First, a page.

Midnight policymaking express

That's not Pat Quinn. That's Jim Doyle

Here is an election-related catch by the Milwaukee Journal Sentinel’s Larry Sandler: Wisconsin’s Democratic Gov. Jim Doyle completed an agreement over the weekend that commits $810 million in federal stimulus cash toward a high-speed rail link between Milwaukee and Madison. The agreement comes as Doyle leaves office due to term limits and will likely be replaced by Republican gubernatorial candidate Scott Walker. Walker wants the high-speed rail project killed and accused Doyle of “raw political power” when he got wind of the unannounced agreement between Wisconsin, the Federal Railroad Administration, and rail companies. (more…)

High-speed rail in California still on track

California’s bold plan to build the nation’s first truly high-speed rail line will receive almost $1 billion in additional funds from Washington, reports Michael Cabanatuan of the San Francisco Chronicle. Transportation Secretary Ray LaHood announced the news to Congress Monday, ahead of an official announcement planned for Thursday. Of the $902 million dollar total, $716 million will go towards work in California’s Central Valley. Another $100 million would be used to buy new locomotives and passenger cars. (more…)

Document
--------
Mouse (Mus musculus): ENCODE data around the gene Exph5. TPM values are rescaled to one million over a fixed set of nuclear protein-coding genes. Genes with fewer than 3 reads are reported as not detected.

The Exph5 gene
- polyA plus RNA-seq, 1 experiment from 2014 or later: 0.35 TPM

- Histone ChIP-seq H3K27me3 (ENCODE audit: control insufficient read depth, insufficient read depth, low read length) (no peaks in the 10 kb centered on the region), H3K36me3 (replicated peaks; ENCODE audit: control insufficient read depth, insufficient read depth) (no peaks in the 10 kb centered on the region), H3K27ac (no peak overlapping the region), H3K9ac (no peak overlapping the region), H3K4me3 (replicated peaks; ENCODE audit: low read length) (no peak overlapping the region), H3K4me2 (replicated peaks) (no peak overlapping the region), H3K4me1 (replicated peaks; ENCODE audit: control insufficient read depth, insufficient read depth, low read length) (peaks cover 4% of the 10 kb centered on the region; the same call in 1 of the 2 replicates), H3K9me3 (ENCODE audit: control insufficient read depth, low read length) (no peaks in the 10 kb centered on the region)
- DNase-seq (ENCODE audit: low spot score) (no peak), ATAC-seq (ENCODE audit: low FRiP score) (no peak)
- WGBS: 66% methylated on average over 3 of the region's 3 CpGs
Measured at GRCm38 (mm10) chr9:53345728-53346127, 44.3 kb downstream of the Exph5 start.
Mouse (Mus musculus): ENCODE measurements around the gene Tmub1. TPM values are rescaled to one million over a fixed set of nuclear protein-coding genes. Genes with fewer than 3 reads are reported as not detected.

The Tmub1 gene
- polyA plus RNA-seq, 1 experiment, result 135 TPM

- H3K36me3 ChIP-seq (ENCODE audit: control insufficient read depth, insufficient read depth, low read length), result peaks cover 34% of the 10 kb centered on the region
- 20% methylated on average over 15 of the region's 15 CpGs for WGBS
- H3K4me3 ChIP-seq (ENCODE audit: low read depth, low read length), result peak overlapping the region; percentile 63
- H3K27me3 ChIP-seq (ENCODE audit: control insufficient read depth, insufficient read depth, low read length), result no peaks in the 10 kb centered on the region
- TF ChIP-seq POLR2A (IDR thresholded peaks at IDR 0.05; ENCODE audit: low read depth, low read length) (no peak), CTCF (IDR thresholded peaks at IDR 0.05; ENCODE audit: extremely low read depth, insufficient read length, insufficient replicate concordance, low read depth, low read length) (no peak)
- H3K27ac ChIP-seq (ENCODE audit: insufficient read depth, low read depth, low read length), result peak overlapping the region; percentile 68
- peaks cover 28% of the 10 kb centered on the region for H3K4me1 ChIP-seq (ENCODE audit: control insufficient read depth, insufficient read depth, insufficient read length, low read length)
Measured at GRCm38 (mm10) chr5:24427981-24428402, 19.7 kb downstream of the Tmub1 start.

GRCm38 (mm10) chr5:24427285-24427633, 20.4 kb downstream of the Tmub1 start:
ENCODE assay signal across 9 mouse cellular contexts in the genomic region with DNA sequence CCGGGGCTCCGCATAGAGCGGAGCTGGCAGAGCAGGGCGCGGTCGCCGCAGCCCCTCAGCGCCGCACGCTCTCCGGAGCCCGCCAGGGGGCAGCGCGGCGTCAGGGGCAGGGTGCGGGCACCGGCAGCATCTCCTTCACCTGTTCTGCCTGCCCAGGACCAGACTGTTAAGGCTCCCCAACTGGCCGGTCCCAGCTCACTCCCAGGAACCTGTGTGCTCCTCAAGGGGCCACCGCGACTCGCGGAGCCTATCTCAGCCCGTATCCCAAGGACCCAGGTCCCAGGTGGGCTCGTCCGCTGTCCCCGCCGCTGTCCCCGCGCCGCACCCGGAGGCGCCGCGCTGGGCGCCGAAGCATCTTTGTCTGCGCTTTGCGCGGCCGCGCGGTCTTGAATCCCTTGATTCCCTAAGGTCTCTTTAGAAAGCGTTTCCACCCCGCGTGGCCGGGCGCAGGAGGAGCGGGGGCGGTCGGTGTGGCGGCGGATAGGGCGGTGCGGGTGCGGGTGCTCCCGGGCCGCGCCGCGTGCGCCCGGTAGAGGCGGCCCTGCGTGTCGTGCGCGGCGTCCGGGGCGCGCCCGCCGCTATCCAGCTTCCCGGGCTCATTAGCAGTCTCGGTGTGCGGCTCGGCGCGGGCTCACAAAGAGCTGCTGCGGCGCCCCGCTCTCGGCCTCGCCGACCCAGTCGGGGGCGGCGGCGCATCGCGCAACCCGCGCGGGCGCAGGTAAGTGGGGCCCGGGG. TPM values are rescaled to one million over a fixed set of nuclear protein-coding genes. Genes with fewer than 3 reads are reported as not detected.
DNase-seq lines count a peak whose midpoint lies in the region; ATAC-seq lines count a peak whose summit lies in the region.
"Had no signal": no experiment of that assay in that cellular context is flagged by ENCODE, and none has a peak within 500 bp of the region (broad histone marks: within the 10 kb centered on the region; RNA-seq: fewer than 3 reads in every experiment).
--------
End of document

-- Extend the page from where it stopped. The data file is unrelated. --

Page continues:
Taking the first train to Iowa City

The Federal Railroad Administration, part of the U.S. Dept. of Transportation, will provide Amtrak $230 million to build a high-speed rail corridor between Chicago and Iowa City. The Chicago Tribune’s Jon Hilkevitch reports that the project is expected to cost $310 million, meaning Illinois and Iowa have to foot $80 million combined, and that it should be completed by 2015. Illinois also received money to run faster trains from Chicago to other Midwest corridors, as part of $2.5 billion in federal grant money handed out by the Obama administration.

It’s nice that there will be a high-speed train from Chicago to Iowa City, but it’s even better that just any train is going to Iowa City. (more…)

Making real choices on high-speed rail

The nation’s biggest public works project could end up as the biggest boondoggle in history, according to Mike Rosenberg and Gary Richards of the San Jose Mercury News, who scour up a myriad of reasons why linking California’s major cities by high speed rail will be a colossal failure. (more…)

Railing against high fatalities at railroad crossings

Here is an underexposed public safety issue: railroad-crossing fatalities.

Jon Hilkevitch of the Chicago Tribune reports that in the past four years Illinois has had 98 deaths and 588 accidents at railroad-crossings. Now the Federal Railroad Administration – part of the Dept. of Transportation – has intervened, forcing Illinois and nine other states with high fatality rates to devise plans to reduce accidents. The ten states each have an entire year to come up with a safety plan and then five years for implementation. (more…)